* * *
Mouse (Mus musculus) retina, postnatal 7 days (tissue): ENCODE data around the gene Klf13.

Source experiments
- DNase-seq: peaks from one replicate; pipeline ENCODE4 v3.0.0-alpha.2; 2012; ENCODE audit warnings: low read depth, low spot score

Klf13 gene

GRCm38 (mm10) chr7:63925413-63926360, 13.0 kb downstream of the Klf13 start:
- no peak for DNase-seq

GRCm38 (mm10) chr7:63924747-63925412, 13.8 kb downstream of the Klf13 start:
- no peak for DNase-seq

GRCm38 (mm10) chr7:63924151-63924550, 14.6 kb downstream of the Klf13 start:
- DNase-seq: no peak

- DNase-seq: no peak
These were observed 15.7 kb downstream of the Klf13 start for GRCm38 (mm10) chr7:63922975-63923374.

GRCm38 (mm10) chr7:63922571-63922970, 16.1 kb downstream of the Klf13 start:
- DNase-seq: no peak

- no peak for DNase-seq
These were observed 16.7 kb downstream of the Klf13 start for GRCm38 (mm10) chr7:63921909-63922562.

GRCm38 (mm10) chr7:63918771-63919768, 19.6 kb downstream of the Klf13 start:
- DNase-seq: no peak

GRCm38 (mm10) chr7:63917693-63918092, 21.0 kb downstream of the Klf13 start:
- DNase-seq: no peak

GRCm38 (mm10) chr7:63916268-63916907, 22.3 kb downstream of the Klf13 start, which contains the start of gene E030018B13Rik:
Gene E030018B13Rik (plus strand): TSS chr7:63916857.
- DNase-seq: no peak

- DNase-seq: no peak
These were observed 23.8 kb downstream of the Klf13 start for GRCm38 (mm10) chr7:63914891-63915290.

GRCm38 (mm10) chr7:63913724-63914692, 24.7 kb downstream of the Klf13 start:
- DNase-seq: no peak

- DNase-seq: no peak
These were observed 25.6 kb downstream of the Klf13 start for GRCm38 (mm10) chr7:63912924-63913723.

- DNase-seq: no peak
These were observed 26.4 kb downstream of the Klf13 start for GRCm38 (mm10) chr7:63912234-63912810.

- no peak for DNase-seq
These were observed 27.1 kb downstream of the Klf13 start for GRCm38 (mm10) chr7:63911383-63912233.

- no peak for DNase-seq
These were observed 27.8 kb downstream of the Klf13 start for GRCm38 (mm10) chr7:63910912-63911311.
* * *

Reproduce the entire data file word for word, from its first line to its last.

Mouse (Mus musculus) retina, postnatal 7 days (tissue): ENCODE data around the gene Klf13.

Source experiments
- DNase-seq: peaks from one replicate; pipeline ENCODE4 v3.0.0-alpha.2; 2012; ENCODE audit warnings: low read depth, low spot score

Klf13 gene

GRCm38 (mm10) chr7:63925413-63926360, 13.0 kb downstream of the Klf13 start:
- no peak for DNase-seq

GRCm38 (mm10) chr7:63924747-63925412, 13.8 kb downstream of the Klf13 start:
- no peak for DNase-seq

GRCm38 (mm10) chr7:63924151-63924550, 14.6 kb downstream of the Klf13 start:
- DNase-seq: no peak

- DNase-seq: no peak
These were observed 15.7 kb downstream of the Klf13 start for GRCm38 (mm10) chr7:63922975-63923374.

GRCm38 (mm10) chr7:63922571-63922970, 16.1 kb downstream of the Klf13 start:
- DNase-seq: no peak

- no peak for DNase-seq
These were observed 16.7 kb downstream of the Klf13 start for GRCm38 (mm10) chr7:63921909-63922562.

GRCm38 (mm10) chr7:63918771-63919768, 19.6 kb downstream of the Klf13 start:
- DNase-seq: no peak

GRCm38 (mm10) chr7:63917693-63918092, 21.0 kb downstream of the Klf13 start:
- DNase-seq: no peak

GRCm38 (mm10) chr7:63916268-63916907, 22.3 kb downstream of the Klf13 start, which contains the start of gene E030018B13Rik:
Gene E030018B13Rik (plus strand): TSS chr7:63916857.
- DNase-seq: no peak

- DNase-seq: no peak
These were observed 23.8 kb downstream of the Klf13 start for GRCm38 (mm10) chr7:63914891-63915290.

GRCm38 (mm10) chr7:63913724-63914692, 24.7 kb downstream of the Klf13 start:
- DNase-seq: no peak

- DNase-seq: no peak
These were observed 25.6 kb downstream of the Klf13 start for GRCm38 (mm10) chr7:63912924-63913723.

- DNase-seq: no peak
These were observed 26.4 kb downstream of the Klf13 start for GRCm38 (mm10) chr7:63912234-63912810.

- no peak for DNase-seq
These were observed 27.1 kb downstream of the Klf13 start for GRCm38 (mm10) chr7:63911383-63912233.

- no peak for DNase-seq
These were observed 27.8 kb downstream of the Klf13 start for GRCm38 (mm10) chr7:63910912-63911311.